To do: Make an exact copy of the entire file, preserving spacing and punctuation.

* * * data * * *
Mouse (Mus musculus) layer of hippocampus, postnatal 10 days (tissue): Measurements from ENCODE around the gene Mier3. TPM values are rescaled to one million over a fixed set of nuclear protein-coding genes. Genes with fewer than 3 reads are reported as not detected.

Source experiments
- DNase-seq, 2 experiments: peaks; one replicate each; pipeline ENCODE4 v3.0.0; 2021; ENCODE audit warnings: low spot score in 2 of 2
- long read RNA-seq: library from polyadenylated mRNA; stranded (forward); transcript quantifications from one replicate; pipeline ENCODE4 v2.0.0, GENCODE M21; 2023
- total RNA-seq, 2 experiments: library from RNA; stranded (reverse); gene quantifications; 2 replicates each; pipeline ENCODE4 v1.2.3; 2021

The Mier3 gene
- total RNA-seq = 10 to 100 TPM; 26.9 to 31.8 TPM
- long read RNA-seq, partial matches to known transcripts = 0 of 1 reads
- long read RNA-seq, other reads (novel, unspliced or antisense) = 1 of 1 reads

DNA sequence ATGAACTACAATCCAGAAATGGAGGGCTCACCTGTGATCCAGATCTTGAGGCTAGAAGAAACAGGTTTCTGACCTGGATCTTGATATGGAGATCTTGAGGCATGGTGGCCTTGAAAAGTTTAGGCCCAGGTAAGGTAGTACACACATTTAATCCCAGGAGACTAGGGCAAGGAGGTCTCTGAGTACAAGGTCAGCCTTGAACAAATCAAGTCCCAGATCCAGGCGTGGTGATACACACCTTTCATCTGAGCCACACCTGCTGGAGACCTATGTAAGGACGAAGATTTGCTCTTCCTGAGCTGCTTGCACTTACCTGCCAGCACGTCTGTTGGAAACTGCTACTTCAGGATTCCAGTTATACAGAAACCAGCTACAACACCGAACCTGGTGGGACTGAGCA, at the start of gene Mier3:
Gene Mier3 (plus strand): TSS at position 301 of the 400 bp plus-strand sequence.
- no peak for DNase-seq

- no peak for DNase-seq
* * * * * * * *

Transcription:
Mouse (Mus musculus) layer of hippocampus, postnatal 10 days (tissue): Measurements from ENCODE around the gene Mier3. TPM values are rescaled to one million over a fixed set of nuclear protein-coding genes. Genes with fewer than 3 reads are reported as not detected.

Source experiments
- DNase-seq, 2 experiments: peaks; one replicate each; pipeline ENCODE4 v3.0.0; 2021; ENCODE audit warnings: low spot score in 2 of 2
- long read RNA-seq: library from polyadenylated mRNA; stranded (forward); transcript quantifications from one replicate; pipeline ENCODE4 v2.0.0, GENCODE M21; 2023
- total RNA-seq, 2 experiments: library from RNA; stranded (reverse); gene quantifications; 2 replicates each; pipeline ENCODE4 v1.2.3; 2021

The Mier3 gene
- total RNA-seq = 10 to 100 TPM; 26.9 to 31.8 TPM
- long read RNA-seq, partial matches to known transcripts = 0 of 1 reads
- long read RNA-seq, other reads (novel, unspliced or antisense) = 1 of 1 reads

DNA sequence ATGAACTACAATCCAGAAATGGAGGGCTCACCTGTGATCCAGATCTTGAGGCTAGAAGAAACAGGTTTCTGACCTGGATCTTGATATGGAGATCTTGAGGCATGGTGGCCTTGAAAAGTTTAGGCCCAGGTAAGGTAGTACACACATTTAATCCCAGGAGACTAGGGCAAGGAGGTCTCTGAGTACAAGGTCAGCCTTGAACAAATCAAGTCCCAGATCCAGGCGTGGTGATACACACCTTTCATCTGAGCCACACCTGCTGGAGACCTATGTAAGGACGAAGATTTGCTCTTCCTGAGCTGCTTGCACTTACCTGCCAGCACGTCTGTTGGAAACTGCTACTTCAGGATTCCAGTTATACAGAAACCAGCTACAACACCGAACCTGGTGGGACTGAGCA, at the start of gene Mier3:
Gene Mier3 (plus strand): TSS at position 301 of the 400 bp plus-strand sequence.
- no peak for DNase-seq

- no peak for DNase-seq